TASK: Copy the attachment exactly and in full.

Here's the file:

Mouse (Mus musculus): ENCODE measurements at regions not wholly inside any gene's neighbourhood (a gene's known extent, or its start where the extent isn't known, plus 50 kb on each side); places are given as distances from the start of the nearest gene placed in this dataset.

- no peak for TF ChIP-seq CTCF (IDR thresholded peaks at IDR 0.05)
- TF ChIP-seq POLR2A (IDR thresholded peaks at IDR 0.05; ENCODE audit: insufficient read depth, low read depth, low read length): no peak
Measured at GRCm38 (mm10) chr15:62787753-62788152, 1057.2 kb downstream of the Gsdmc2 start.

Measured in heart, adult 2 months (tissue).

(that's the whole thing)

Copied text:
Mouse (Mus musculus): ENCODE measurements at regions not wholly inside any gene's neighbourhood (a gene's known extent, or its start where the extent isn't known, plus 50 kb on each side); places are given as distances from the start of the nearest gene placed in this dataset.

- no peak for TF ChIP-seq CTCF (IDR thresholded peaks at IDR 0.05)
- TF ChIP-seq POLR2A (IDR thresholded peaks at IDR 0.05; ENCODE audit: insufficient read depth, low read depth, low read length): no peak
Measured at GRCm38 (mm10) chr15:62787753-62788152, 1057.2 kb downstream of the Gsdmc2 start.

Measured in heart, adult 2 months (tissue).